Considerable experience with professional development of classroom (pre-service and in-service) science teachers and informal science educators working in museums and aquariums. Development of two museum educators' manuals for reflective practice, and one theory-based book on informal educator practices (From research to practice). Another book on Reflective practiece for museum educators is in press. A third called Reculturing Museums ismin the final editing phase. 

Ash also consults with many museums and other informal science institutions.


The Ash Lab is committed to the following research goals:

1) Generate theory on how families learn in dialogue and interaction with each other, particularly in out-of-school settings;
2) Develop theoretically-grounded tools to collect and analyze data and understand scientific meaning making over time
3) Examine the potential contribution of out-of-school environments to contribute to science education for a public of diverse learners
4) Address issues of equity and access to science education for diverse learning communities

Learning theories and teaching practices in science education, gender and science, informal learning environment research and practice , Introduction to education; learning and cognition

1. Successful scaffolding strategies in urban museums: Research and practice on mediated scientific conversations with families and museum educators, 2005-2011, (NSF DRL 0525468, a collaboration between UCSC and the Museum of Science & Industry in Tampa Florida), $1.8 million. Co PI, wih Judith Lombana (PI)

2. Research on shared scientific sense-making and bilingual student advancement in science: Linking family and school learning through informal learning research, 2002-2009, (NSF (NSF DRL 0133662), $640,000. PI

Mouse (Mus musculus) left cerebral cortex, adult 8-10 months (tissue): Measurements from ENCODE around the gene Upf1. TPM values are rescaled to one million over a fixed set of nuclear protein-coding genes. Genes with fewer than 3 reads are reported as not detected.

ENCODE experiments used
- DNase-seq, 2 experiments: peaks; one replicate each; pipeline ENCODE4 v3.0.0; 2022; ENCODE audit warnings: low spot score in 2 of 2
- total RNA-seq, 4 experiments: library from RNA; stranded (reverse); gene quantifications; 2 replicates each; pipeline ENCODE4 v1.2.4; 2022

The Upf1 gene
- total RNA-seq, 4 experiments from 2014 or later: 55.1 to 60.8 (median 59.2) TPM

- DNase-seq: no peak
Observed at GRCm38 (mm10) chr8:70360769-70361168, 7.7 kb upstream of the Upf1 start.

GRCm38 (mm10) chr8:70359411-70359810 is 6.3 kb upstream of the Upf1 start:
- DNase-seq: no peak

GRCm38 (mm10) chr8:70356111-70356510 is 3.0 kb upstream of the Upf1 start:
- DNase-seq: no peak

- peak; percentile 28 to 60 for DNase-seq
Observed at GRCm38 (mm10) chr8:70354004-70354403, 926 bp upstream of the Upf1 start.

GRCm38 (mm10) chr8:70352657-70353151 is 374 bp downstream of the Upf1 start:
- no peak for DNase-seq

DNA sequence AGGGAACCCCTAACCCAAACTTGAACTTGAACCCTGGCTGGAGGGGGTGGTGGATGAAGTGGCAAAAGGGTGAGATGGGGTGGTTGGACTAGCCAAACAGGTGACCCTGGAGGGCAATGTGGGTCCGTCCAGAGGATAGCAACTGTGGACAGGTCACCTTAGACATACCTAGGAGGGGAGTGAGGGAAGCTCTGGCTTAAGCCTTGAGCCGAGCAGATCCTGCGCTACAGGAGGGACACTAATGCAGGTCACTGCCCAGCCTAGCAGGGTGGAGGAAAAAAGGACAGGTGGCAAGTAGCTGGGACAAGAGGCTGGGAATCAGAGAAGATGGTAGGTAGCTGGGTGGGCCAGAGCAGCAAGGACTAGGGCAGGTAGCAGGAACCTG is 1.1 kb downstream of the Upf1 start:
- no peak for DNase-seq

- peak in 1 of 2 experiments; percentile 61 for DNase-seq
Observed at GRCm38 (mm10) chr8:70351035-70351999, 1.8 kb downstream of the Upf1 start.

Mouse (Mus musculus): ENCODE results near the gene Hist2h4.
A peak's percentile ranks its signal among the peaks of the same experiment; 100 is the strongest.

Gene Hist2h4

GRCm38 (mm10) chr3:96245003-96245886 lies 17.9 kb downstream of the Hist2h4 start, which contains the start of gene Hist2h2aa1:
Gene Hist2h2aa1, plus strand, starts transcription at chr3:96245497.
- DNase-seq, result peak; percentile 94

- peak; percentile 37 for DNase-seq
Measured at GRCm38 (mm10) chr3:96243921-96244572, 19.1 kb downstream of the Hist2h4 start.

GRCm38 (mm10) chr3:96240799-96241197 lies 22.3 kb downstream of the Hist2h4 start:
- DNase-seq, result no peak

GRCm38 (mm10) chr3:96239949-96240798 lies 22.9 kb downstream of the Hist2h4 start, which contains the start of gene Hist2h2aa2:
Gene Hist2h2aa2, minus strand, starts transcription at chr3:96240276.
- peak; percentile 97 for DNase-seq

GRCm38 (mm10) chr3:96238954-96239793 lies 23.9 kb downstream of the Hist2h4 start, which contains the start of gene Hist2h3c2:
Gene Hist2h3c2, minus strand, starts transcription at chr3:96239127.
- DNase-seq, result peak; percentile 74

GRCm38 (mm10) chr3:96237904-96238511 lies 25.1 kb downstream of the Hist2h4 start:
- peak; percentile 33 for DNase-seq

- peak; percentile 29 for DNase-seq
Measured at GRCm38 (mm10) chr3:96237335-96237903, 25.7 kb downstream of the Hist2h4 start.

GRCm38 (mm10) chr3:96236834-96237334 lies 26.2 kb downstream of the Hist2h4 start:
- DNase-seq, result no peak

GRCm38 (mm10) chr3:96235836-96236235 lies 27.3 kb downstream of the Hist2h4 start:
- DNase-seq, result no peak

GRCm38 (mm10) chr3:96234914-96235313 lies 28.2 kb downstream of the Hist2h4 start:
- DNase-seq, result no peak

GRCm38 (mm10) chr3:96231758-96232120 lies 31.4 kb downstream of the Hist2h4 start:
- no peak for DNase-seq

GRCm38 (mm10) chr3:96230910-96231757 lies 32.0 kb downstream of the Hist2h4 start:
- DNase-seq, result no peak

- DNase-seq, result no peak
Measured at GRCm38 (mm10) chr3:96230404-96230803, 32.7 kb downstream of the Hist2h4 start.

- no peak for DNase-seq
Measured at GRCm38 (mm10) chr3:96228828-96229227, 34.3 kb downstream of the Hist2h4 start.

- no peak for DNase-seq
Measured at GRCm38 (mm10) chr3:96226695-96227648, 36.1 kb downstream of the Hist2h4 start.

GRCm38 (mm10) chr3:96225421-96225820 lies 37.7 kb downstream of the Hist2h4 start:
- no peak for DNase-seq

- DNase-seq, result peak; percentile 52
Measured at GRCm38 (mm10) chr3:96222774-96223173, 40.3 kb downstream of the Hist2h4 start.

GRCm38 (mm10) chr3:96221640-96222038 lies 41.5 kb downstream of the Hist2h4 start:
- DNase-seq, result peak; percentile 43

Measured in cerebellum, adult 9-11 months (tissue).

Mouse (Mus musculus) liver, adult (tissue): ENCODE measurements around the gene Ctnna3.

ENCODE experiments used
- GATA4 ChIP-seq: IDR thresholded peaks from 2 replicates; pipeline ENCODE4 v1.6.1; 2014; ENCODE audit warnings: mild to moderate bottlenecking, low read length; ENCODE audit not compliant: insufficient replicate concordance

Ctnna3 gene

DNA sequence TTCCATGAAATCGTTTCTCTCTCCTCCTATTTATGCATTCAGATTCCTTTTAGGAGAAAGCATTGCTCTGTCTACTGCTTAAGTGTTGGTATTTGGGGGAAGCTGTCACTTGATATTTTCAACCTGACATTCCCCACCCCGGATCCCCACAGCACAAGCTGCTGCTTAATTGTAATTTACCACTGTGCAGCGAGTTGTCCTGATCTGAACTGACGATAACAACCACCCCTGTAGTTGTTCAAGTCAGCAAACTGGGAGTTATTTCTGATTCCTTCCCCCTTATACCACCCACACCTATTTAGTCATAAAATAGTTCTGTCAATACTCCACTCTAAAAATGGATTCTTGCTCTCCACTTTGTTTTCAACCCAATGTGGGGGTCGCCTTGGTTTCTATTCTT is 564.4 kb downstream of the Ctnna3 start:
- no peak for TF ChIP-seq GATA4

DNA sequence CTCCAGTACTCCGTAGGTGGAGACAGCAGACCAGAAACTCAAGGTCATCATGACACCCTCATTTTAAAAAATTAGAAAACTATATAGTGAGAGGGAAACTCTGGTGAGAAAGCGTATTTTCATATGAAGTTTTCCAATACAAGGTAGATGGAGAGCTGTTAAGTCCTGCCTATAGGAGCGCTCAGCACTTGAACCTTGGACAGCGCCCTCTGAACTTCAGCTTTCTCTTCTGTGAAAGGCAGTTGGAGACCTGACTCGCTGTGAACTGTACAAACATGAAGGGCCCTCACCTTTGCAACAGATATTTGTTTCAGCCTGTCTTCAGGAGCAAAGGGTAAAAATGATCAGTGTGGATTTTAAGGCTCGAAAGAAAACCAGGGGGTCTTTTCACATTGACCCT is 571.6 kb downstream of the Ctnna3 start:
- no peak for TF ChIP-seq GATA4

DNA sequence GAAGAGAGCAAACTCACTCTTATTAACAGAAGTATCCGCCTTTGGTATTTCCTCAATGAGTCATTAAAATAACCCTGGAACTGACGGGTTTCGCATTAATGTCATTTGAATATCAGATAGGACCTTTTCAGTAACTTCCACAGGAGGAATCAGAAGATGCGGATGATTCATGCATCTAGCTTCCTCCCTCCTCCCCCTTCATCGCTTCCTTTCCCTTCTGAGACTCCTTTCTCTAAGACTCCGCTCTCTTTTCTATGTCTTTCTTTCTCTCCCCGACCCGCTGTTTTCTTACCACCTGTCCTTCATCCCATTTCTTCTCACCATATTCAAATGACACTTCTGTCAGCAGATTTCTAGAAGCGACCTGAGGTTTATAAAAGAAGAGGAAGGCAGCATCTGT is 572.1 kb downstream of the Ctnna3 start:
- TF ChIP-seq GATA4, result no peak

3) SCWIBLES: Santa Cruz-Watsonville Inquiry-Based Learning in Environmental Sciences, 2010-2015, (NSF GK-12 DGE-0947923), $2.1 million. Co PI.

4) Apprenticeships in Sustainability Science and Engineering Design  2013-2015 NSF , AISL, Co PI Planning grant with Mike Isaacson (ENG) PI and Jeff Bury (ENVS), co-PI).

4) NOYCE: The Silicon Valley Consortium for Mathematics and Science Teaching (SVCMST) 2009-2011, (NSF DUE 0934748), $74,836. PI.

Advisory Board Science Museum of Minnesota, Making Connections NSF grant
Advisory Board, BERI (Bilingual Exhibits Research Initiative) NSF project.
Advisory Board, Oakland Museum, Hot Spots NSF-funded project.
Advisory Board, ZAARCS, Zoos and Aquariums Action Research Consortium, NSF project.


  • Ash, D. (in review). Reculturing Museum: Using contradictions to explore equity in museums. Left Coast press.
  • Ash, D. (in press). Reflective Practice in Action Research: Moving Beyond the ‘Standard Model’. To appear in The Reflective Museum Practitioner. Martin, L., Ash, D. Tran. L.  (Eds). Routledge Press.
  • Ash, D, (2014). Creating Hybrid Spaces for Talk: Humor as a Resource Learners Bring to Informal Learning Context. National Society for the Study of Education, 113, (2), 535–55.
  • Ash, D. (2007). Thematic continuities: Talking and thinking about adaptation in a socially complex urban classroom. Journal for Research in Science Teaching.
  • Ash, D. (2007). Using video data to capture discontinuous science meaning making in non-school settings. In Video Research in the Learning Sciences. Peter Lang Press.